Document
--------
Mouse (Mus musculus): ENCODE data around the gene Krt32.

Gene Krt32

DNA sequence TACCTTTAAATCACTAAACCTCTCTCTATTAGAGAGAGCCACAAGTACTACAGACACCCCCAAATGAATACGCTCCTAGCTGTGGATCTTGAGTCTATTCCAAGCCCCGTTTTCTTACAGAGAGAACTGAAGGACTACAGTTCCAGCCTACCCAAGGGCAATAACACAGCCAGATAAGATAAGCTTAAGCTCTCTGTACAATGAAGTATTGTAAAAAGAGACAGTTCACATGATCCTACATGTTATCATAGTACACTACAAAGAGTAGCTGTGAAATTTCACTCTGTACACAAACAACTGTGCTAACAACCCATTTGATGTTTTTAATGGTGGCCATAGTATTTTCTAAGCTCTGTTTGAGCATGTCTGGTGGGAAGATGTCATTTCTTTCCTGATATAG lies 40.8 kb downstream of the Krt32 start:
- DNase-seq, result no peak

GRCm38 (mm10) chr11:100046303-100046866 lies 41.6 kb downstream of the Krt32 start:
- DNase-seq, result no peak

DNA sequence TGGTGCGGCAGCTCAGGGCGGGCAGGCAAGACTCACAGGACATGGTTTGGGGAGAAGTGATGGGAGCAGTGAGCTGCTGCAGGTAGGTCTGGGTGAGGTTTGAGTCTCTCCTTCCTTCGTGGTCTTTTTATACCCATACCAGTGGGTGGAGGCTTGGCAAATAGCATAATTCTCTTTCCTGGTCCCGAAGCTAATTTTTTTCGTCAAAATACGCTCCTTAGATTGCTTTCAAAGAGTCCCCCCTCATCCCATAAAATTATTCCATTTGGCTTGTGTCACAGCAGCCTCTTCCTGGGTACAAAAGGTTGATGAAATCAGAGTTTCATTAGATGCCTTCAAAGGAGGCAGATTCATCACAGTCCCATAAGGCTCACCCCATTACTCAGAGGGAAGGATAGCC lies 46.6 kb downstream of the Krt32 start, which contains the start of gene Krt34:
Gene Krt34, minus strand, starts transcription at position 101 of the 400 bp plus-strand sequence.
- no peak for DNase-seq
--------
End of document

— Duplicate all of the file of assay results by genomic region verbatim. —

Mouse (Mus musculus): ENCODE data around the gene Krt32.

Gene Krt32

DNA sequence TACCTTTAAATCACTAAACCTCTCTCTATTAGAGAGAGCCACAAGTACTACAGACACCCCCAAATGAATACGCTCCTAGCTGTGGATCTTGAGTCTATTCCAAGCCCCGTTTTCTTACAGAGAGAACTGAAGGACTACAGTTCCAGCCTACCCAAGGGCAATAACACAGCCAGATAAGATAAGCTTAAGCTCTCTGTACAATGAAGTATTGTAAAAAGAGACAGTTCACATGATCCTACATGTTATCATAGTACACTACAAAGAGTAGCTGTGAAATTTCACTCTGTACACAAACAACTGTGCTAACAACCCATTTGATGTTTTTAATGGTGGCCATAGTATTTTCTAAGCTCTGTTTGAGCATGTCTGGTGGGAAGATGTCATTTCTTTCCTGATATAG lies 40.8 kb downstream of the Krt32 start:
- DNase-seq, result no peak

GRCm38 (mm10) chr11:100046303-100046866 lies 41.6 kb downstream of the Krt32 start:
- DNase-seq, result no peak

DNA sequence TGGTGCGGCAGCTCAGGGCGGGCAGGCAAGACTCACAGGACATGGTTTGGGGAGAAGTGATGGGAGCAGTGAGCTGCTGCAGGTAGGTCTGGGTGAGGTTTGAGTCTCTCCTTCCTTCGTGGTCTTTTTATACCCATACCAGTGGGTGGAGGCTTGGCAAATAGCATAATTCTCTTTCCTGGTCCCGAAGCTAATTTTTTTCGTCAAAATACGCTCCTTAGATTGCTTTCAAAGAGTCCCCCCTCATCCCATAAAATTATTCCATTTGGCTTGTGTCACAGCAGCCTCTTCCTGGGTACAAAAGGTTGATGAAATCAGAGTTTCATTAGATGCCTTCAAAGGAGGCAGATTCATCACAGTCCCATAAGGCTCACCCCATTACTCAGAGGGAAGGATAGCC lies 46.6 kb downstream of the Krt32 start, which contains the start of gene Krt34:
Gene Krt34, minus strand, starts transcription at position 101 of the 400 bp plus-strand sequence.
- no peak for DNase-seq